The Maldives’ tourism sector accounts for 27 percent of its gross domestic product (GDP). Chinese tourists in 2014 accounted for 30 percent of tourist arrivals. This sector has supported the rapid economic growth experienced by the country. Its contribution to national GDP rose at an average annual rate of 5 percent from 2009 to 2013.
And the impressive figures don’t stop there. The collection of idyllic islands in the Indian Ocean welcomed 1.2 million tourists in 2014 – a 7 percent increase from the previous year.
Historically, Europeans have dominated the sector, however following the global economic crisis, the European market share dropped from 70.5 percent to 46.9 percent between 2009 to 2013. While the figure dropped, both tourism revenues and arrival figures continued to rise. Why? The explosive growth of the Chinese market. As European arrivals fell, Chinese arrivals rose. By 2010, China was the Maldives’ number one market. It has maintained this position ever since.
As the market continues to expand, the Maldives government has announced plans to diversify its tourism package and attract more foreign direct invesment. The introduction of the “guesthouse islands” concept has been added to the “one island, one resort” policy, leaving investors free from the obligation of developing an entire island from scratch. These previously high costs, resulted in an expensive product – hence the dominance of ultra luxury tourism.
Now, however, as the government opens islands for multiple ownership, investors can be more selective. With the goverment assuming the basic service and infrastructure costs, an investor is free to invest in only one project – be it a resort, or restaurant, or water sports center. This focus on affordable tourism is currently witnessing the market offer a multitude of investment opportunities for small and medium-sized enterprises.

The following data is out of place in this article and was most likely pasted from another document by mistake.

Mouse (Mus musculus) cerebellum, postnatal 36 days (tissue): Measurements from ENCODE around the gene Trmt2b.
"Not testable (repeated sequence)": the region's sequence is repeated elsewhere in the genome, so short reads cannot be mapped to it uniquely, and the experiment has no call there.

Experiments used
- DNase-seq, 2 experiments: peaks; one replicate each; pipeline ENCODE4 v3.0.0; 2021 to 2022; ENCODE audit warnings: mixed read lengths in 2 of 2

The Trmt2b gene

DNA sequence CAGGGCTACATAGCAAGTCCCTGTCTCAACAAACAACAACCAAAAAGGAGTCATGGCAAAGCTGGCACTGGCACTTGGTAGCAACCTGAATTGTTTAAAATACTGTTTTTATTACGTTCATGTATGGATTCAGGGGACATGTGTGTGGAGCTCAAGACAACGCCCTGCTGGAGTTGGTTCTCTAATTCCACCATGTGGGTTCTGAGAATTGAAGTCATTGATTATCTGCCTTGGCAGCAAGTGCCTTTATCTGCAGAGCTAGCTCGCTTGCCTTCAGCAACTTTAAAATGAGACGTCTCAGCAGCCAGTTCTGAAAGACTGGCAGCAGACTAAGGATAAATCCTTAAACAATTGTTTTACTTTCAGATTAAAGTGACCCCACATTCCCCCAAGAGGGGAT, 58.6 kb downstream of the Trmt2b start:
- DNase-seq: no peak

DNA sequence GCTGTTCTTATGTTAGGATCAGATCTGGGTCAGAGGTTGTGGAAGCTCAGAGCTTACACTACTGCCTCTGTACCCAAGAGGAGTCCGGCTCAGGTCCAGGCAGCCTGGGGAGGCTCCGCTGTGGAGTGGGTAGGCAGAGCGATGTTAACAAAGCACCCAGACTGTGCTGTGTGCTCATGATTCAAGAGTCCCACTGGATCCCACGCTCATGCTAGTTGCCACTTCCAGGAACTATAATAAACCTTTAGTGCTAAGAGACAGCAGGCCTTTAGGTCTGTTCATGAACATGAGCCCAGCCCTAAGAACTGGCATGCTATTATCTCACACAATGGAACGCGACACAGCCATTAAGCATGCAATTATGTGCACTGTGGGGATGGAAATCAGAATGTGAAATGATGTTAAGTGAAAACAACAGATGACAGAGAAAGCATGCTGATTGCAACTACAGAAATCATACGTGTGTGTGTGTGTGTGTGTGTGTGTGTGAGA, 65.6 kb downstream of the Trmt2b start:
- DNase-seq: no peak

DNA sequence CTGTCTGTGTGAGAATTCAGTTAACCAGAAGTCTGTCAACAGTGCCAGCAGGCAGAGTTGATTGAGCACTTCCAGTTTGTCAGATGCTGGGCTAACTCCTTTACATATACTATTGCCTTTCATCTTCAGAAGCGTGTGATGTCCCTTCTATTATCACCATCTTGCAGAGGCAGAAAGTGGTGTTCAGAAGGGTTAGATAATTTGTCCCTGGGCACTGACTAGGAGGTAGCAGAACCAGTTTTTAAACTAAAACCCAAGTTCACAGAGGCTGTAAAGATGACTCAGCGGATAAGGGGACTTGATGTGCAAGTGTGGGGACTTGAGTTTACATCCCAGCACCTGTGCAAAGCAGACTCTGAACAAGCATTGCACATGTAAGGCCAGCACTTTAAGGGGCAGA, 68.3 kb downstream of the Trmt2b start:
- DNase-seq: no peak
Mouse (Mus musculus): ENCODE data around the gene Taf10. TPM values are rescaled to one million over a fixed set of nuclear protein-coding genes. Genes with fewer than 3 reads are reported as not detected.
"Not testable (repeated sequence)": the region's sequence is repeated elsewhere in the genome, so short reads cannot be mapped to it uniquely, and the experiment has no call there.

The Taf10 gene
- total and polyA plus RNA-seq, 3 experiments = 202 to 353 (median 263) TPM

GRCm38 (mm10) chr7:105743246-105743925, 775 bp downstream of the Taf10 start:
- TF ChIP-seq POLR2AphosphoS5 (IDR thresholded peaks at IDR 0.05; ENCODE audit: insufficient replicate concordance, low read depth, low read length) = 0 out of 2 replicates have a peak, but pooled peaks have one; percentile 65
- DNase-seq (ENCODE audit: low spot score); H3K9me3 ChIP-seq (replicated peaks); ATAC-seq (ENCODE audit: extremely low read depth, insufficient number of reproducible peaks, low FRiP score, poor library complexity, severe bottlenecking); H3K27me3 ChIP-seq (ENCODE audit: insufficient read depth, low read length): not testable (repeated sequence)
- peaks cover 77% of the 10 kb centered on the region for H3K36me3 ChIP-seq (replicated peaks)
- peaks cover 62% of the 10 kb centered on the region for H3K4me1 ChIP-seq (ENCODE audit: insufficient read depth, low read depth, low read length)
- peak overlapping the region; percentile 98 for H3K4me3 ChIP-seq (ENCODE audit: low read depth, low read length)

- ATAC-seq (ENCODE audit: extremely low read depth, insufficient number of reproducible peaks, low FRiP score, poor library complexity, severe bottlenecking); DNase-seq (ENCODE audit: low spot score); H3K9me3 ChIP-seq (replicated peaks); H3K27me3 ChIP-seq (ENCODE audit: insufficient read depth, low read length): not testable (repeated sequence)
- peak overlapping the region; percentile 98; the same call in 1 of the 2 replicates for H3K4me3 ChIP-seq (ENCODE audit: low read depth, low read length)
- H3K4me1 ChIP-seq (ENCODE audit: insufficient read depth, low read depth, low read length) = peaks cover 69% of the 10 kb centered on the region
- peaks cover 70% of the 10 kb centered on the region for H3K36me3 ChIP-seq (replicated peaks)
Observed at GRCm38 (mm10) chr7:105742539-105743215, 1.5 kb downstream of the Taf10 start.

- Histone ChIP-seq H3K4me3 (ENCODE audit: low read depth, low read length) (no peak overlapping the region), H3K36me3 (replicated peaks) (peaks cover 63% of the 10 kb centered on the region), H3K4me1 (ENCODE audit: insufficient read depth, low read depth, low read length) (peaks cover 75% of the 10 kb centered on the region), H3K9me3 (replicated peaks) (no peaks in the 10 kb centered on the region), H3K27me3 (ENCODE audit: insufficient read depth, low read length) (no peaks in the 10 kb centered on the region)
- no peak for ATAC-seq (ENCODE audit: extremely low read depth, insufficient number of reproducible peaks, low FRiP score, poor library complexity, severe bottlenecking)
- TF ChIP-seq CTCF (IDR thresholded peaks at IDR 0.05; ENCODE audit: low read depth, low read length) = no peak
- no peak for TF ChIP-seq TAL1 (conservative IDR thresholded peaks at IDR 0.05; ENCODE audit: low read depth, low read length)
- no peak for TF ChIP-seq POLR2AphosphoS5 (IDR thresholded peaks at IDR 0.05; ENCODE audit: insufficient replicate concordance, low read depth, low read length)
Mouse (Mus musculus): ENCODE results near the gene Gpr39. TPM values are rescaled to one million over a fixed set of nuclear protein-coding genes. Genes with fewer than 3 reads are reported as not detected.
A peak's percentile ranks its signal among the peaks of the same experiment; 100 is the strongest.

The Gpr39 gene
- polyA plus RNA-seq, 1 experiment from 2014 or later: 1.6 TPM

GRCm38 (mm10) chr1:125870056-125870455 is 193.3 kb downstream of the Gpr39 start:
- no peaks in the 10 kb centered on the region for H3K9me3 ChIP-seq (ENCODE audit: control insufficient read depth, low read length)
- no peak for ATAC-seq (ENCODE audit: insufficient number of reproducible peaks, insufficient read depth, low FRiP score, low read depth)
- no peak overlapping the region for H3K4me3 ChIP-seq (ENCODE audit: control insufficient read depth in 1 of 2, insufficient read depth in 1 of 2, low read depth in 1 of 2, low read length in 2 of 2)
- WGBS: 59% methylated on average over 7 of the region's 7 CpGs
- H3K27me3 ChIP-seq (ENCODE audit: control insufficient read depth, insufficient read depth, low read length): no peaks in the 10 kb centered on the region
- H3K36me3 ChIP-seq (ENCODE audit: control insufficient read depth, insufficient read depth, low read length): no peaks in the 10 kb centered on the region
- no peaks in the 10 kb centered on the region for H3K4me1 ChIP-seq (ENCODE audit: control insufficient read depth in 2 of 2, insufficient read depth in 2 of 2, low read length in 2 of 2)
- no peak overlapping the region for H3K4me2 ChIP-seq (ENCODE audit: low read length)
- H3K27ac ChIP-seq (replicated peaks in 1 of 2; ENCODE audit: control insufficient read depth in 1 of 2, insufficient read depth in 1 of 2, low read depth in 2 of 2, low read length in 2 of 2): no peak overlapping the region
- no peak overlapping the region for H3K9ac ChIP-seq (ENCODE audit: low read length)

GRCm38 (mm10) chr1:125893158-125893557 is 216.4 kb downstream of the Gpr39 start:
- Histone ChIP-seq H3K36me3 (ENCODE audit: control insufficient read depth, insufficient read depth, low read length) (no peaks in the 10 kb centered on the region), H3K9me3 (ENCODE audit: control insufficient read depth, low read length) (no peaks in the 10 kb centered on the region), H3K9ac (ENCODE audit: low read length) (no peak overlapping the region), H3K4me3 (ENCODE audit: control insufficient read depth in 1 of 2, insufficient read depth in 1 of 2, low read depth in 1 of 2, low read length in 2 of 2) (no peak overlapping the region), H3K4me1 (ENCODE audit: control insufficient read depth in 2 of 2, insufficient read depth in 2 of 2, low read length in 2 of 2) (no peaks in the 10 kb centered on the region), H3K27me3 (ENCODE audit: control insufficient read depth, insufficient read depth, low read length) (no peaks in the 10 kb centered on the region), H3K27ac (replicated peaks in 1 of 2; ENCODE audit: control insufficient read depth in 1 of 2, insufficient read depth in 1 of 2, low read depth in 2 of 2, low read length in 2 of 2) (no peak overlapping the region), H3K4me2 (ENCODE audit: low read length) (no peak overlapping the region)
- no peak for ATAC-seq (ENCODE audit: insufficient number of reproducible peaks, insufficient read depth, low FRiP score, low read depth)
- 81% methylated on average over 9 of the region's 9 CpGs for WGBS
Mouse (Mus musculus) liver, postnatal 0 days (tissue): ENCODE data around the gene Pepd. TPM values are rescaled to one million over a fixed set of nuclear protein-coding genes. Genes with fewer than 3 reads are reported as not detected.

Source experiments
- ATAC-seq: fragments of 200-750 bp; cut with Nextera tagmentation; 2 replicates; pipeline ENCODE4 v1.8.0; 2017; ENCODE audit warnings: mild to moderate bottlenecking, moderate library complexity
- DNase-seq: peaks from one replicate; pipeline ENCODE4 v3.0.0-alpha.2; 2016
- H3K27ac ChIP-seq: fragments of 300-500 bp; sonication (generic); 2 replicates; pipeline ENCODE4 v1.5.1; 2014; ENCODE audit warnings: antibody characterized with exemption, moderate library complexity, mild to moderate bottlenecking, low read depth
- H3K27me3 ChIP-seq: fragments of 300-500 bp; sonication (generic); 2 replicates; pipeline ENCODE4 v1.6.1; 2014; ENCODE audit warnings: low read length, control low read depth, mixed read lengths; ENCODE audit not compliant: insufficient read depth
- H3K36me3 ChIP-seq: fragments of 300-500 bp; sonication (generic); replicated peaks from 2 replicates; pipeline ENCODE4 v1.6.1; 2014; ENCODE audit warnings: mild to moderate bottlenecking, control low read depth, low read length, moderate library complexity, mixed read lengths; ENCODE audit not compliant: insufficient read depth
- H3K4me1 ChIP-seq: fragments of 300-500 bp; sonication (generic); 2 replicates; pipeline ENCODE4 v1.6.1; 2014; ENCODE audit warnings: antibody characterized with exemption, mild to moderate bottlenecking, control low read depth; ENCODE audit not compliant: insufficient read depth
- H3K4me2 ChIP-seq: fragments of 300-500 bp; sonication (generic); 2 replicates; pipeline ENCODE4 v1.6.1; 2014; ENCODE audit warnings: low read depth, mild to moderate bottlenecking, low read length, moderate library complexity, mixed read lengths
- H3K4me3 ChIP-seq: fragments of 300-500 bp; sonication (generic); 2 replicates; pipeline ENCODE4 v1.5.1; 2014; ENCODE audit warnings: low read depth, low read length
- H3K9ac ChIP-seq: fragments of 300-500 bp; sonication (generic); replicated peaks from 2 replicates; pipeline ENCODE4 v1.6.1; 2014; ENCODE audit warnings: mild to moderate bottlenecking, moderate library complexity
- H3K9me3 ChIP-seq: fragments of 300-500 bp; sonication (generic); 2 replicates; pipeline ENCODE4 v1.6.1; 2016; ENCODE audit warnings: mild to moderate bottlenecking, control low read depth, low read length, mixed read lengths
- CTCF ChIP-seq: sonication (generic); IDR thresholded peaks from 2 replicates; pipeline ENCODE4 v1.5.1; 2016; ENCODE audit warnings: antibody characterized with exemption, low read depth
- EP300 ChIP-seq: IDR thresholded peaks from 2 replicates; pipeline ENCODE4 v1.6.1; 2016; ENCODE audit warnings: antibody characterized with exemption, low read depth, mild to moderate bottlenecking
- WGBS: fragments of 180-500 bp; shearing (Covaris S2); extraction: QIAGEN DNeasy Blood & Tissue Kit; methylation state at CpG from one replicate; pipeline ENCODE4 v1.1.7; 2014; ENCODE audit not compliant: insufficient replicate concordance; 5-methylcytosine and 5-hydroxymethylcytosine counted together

Since the Maldives consists of 1,192 islands and only 200 are inhabited, there are countless development opportunities in every area of the tourism market – from affordable to ultra-luxurious. Currently, the biggest demand for uninhabited islands is in the “seaplane zone,” an area within easy reach by seaplane of Malé, and as domestic airport infrastructure develops in the north and south, further opportunities will soon open.
With a six to eight year return on investment (ROI) on tourist accommodation, the Maldives offers fast returns. Newly updated foreign investment laws guarantee the security of foreign investments and foreign investors now have the rights to: 100 percent ownership, long-term land leases for large-scale projects, and the freedom to repatriate profits and capital proceeds.
The government’s “Look East” strategy aims to make China a larger investor: high-profile visits, the Maritime Silk Road, the call for tenders for mega projects, along with new foreign investor incentives, all aim to encourage China to invest further.